Abstract
Nowadays, genetically modified foods find application in many sectors from livestock to health and especially in agriculture. From Islamic law perspective, the critical point is to know whether the modern biotechnology is properly used in genetically modified food production and whether these products are suitable for human health and whether all production stages are halal. Another important point is the uncertainty that may arise during the production and whether the precaution can be taken. The Islamic law methodology is of great importance in understanding and resolving the above issues in line with religious values and scientific data together. This paper outlines how the Islamic law methodology can be applied to the issues of genetically modified goods in an interdisciplinary framework, by combining the pillars of Islam and scientific knowledge, and thus promoting what is morally, legally and economically beneficial for halal nutrition and life, for all humanity, Muslims and non-Muslims. We reach the conclusion that there are no definitive provisions set by Islamic law about these issues but they can be resolved within the scope of maslahah and maqasid, which is to achieve the righteous and eliminate the harmful.
Keywords No keywords specified (fix it)
Categories (categorize this paper)
ISBN(s)
DOI 10.1007/s10806-021-09845-4
Options
Edit this record
Mark as duplicate
Export citation
Find it on Scholar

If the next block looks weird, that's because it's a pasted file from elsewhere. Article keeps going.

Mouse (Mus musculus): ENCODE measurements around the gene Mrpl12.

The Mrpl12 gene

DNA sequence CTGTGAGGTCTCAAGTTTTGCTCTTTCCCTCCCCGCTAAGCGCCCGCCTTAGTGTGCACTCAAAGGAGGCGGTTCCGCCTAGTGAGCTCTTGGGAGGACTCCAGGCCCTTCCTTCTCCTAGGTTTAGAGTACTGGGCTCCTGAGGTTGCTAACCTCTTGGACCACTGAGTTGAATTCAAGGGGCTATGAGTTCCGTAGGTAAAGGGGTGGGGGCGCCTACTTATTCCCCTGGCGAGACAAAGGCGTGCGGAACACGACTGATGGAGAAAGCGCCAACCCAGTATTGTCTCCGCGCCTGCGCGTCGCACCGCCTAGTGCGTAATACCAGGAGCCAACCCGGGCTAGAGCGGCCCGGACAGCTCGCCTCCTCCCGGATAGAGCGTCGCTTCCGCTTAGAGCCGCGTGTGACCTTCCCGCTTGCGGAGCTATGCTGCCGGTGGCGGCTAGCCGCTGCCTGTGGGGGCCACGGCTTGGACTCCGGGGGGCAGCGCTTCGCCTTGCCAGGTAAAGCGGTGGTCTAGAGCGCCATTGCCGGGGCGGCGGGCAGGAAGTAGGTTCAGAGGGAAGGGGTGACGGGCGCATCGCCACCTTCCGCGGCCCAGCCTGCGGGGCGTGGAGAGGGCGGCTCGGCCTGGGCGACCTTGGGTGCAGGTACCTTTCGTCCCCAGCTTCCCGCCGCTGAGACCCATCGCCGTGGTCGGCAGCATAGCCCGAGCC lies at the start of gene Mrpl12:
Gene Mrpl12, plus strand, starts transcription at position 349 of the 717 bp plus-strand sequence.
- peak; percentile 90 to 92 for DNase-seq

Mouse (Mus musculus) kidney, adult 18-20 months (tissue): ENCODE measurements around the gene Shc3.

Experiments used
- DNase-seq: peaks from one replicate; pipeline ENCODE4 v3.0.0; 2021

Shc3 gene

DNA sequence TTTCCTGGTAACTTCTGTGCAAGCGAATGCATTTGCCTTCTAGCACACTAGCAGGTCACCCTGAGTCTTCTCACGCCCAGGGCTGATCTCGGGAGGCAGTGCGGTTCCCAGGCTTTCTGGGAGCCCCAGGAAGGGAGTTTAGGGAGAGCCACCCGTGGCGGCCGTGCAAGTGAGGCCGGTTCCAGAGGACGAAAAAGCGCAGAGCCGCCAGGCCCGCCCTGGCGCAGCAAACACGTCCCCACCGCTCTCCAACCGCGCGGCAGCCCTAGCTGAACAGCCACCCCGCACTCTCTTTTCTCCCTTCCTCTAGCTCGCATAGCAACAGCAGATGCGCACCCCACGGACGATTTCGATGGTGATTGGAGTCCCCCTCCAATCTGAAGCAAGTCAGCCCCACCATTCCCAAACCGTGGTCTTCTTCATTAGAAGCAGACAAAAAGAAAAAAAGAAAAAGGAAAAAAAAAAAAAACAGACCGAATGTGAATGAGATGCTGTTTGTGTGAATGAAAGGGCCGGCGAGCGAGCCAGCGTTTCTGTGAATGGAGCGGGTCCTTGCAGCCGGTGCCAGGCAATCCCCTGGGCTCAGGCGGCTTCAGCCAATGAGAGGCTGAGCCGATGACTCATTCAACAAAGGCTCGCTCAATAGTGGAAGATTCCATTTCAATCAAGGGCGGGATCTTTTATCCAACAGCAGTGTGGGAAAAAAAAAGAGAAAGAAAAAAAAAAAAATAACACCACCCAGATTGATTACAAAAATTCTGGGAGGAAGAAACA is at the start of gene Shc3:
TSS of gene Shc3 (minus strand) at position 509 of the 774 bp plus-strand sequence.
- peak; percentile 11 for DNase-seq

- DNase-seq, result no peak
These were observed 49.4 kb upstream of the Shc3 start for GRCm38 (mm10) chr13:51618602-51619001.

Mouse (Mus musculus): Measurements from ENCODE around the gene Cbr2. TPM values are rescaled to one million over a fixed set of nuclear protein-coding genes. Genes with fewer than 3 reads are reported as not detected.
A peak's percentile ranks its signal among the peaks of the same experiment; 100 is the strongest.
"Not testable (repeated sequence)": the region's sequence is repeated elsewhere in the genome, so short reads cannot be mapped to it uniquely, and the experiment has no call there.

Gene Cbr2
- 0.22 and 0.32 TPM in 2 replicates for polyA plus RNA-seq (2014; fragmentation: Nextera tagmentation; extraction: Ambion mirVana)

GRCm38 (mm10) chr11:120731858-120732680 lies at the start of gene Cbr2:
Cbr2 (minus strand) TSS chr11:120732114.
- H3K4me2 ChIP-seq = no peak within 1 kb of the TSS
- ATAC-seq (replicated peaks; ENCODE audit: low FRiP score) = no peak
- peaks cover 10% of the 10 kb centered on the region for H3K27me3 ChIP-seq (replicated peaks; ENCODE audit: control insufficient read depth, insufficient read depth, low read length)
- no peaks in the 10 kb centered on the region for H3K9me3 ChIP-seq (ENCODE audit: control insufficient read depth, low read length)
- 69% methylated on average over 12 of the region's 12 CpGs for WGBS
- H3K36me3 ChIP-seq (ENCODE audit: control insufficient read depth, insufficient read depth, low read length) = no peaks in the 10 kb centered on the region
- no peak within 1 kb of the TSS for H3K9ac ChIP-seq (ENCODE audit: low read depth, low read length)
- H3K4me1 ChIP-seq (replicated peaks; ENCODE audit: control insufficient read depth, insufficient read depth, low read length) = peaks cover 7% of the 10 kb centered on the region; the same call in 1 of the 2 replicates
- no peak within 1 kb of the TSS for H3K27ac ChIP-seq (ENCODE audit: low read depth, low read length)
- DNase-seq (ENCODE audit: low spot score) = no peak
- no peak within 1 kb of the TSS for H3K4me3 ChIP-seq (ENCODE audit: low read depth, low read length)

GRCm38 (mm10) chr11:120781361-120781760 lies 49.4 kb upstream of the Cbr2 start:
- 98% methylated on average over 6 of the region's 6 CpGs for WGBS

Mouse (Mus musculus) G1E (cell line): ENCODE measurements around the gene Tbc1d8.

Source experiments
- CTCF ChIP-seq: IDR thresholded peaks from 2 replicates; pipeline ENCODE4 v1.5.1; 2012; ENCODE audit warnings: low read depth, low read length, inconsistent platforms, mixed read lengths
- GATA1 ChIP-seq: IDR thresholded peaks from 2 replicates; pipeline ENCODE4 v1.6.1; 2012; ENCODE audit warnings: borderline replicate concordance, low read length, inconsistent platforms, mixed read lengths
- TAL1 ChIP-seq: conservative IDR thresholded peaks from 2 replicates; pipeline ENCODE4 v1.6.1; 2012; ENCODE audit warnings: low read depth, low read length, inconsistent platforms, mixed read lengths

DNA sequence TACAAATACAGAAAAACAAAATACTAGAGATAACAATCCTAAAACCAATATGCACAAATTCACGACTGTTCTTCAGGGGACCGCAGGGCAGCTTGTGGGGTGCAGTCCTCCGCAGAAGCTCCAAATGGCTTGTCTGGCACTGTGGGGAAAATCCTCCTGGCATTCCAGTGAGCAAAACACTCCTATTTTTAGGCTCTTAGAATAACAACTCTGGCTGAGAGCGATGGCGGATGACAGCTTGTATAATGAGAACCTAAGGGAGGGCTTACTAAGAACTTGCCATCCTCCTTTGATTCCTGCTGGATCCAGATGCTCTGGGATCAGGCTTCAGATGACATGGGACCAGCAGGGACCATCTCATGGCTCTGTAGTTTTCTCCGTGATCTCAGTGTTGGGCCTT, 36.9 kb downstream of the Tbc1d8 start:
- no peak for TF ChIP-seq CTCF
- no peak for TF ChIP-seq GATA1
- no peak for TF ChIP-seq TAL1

Request removal from index
Revision history

Download options

PhilArchive copy


Upload a copy of this paper     Check publisher's policy     Papers currently archived: 59,916
External links

Setup an account with your affiliations in order to access resources via your University's proxy server
Configure custom proxy (use this if your affiliation does not provide a proxy)
Through your library

References found in this work BETA

No references found.

Add more references

Citations of this work BETA

No citations found.

Add more citations

Similar books and articles

The Transatlantic Rift in Genetically Modified Food Policy.Celina Ramjoué - 2007 - Journal of Agricultural and Environmental Ethics 20 (5):419-436.
Does Autonomy Count in Favor of Labeling Genetically Modified Food?Kirsten Hansen - 2004 - Journal of Agricultural and Environmental Ethics 17 (1):67-76.
Looking for Moral Responsibility in Ownership: A Way to Deal with Hazards of GMOs.Zoë Robaey - 2015 - Journal of Agricultural and Environmental Ethics 28 (1):43-56.
You Are What You Eat: Genetically Modified Foods, Integrity, and Society. [REVIEW]Assya Pascalev - 2003 - Journal of Agricultural and Environmental Ethics 16 (6):583-594.

Analytics

Added to PP index
2021-02-24

Total views
5 ( #1,151,851 of 2,433,206 )

Recent downloads (6 months)
5 ( #138,039 of 2,433,206 )

How can I increase my downloads?

Downloads

My notes